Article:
Q: How did you meet Buddhism?

A: Buddhists say that some meet the teachings out of suffering, some meet it out of happiness. I had a great staff position as a reporter at Germany’s most renowned daily newspaper, the German equivalent of the New York Times. At the same time, I had my own TV show, a popular 90-minute live talk show – and all this at the age of 23. I was driving around Munich in my beloved sky blue Old-timer Mercedes convertible, which I called Cloud Nine – I had it all. Yet I wasn’t happy. There was a nagging dissatisfaction, but there was nothing else I could have wished for. Everything was perfect, yet I was depressed. So I knew I had to look on an entirely different level. Then I took a trip to Bhutan – not because I knew anything about Tibetan Buddhism, but because it was exotic. The trip was mind-blowing; I connected with the culture at a very deep level. I kind of spent the whole two weeks in an altered state of mind. Whe  I came back, I sought out a Tibetan Buddhist teacher and within six months, I left both my jobs in TV and the paper. Since then, I have continued to work as a reporter, but my whole focus shifted. For a while I became a full-time Buddhist, studied in India and Nepal for
some years and eventually did a Ph.D. in Asian studies.

Q: In your book you raise some controversial issues about sexism and sexuality.

A: I think it is crucial not to gloss over the issues, and this was the advice my teacher Dzigar Kongtrul Rinpoche gave me for the book. Himalayan societies are highly hierarchical; I experienced some traditional teachers as quite patriarchal and dogmatic. I come from a culture where I am used to discussing issues very openly and directly, even bluntly. This is the opposite of the face-saving tiptoeing in the Asian culture, so I admired that the women were willing to discuss things very openly, non-dogmatically. With Buddhism coming to the West, the traditional teachers are opening up more and their communities are slowly becoming more democratic, but it is still a
process in the making.

Q: Why did you decide to make it a very personal book?

A: Well, both as a journalist and as a scholar, I am trained to highly value “objectivity.” But we all know that it is impossible to be objective, and I think in the end it is more honest to just be open about that. It is easy to forget how utterly exotic and different these life stories sound for non-Buddhists. My non-Buddhist friends and colleagues wanted me to translate for them, to be the catalyst. Since this book is meant to be an inspiration for Buddhists and non-Buddhists alike, I decided to try to make it as easily accessible as possible and I followed my publisher’s encouragement to make it personal. My main objection about this approach was that people might feel I put myself on the same level with the women I write about which is laughable. So, I try to make it utterly clear that the book is my humble homage to these remarkable and inspiring teachers. As my publisher said, one way to be egoless is just to put yourself out there.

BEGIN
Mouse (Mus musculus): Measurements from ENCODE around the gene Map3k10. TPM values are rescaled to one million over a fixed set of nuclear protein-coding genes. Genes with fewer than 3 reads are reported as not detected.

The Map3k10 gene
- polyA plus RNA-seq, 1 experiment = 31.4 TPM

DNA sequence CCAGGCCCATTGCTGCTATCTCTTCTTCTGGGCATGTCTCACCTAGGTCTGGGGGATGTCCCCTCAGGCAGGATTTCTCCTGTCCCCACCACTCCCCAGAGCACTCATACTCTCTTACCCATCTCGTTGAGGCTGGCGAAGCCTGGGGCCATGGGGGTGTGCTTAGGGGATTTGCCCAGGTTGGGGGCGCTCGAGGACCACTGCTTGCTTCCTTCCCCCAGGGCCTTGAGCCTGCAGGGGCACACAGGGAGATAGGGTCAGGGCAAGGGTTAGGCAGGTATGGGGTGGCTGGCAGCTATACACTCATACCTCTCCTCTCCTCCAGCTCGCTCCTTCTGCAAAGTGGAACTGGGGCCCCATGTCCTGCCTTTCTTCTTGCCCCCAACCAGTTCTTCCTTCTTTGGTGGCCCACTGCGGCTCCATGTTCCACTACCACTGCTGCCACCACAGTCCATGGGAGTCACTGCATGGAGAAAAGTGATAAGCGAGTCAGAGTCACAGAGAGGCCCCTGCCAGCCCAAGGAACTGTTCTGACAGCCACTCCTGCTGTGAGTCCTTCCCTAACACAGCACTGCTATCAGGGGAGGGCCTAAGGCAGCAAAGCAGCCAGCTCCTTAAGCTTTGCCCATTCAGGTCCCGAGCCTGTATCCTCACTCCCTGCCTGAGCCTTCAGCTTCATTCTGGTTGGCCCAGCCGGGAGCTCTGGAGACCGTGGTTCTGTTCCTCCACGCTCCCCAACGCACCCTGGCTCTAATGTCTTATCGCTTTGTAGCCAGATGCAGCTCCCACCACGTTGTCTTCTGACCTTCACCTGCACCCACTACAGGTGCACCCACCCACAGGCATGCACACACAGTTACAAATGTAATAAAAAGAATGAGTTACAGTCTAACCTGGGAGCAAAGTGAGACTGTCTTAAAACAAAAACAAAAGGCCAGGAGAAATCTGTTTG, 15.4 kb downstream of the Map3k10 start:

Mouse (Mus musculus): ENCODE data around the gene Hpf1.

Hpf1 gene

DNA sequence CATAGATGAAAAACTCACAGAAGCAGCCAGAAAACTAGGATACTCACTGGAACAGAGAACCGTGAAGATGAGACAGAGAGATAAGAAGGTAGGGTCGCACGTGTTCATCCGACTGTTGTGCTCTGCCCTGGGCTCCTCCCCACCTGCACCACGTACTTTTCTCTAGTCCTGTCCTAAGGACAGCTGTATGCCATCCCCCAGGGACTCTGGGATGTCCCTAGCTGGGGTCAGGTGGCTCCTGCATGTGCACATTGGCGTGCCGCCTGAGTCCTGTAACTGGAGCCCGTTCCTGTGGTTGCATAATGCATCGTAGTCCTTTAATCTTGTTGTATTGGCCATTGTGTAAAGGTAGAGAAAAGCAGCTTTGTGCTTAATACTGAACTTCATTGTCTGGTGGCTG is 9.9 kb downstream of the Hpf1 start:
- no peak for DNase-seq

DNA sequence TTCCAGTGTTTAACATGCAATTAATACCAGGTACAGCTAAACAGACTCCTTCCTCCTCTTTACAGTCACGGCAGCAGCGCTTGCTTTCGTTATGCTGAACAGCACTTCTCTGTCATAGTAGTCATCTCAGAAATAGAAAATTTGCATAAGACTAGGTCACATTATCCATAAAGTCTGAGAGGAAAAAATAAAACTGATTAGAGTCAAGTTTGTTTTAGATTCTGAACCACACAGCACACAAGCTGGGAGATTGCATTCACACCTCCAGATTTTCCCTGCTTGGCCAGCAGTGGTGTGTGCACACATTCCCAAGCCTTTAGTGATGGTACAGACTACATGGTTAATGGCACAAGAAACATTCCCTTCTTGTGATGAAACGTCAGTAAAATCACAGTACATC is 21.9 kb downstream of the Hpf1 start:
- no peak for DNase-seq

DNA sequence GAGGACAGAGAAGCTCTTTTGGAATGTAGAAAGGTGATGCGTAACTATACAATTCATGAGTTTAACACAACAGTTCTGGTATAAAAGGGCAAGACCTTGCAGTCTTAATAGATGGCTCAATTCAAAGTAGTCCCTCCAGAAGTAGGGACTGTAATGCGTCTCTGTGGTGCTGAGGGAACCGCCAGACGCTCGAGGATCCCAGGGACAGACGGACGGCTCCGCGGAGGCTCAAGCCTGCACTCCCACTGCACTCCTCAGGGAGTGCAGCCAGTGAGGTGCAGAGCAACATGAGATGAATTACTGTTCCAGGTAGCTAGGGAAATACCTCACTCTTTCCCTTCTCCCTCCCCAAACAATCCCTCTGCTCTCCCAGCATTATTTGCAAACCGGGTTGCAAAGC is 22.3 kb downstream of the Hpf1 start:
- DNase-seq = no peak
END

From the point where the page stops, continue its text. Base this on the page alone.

Q: What did you learn from the interviews?

A: So much! Too much to list. You have the whole spectrum: Women who decided to become ordained, mothers and scholars, wives and hermits, but they all decided to focus on their spiritual realization, so there is something to learn from every single one of them. After my initial honeymoon period with Buddhism had waned, I had some serious questions about how this age-old tradition would fit with my modern upbringing, so it was immensely valuable for me to ask some of the women how this was working out for them. Some of them are very traditional and say, what are you talking about? No, this tradition is not patriarchal at all. Others are very feminist
and outspoken. I feel that there are many paths for women to choose in this tradition. Most of all, I learned that you never give up. You just do what you’re meant to do. That is inspiring!

Q: What are you working on next?

I am working on a book about the gift of pain – what we can learn from emotionally and physically painful situations and experiences. For the book, I am interviewing people who emerged from challenging situations stronger, more compassionate and wiser. I want to know: Why is it that the same situation breaks some people, while others seem to survive with a renewed purpose and meaning in life? I have also just written a docudrama about the Tibetan resistance – but with China financing a lot of movie productions these days, this is going to be a hard sell if we don’t find independent financing. EH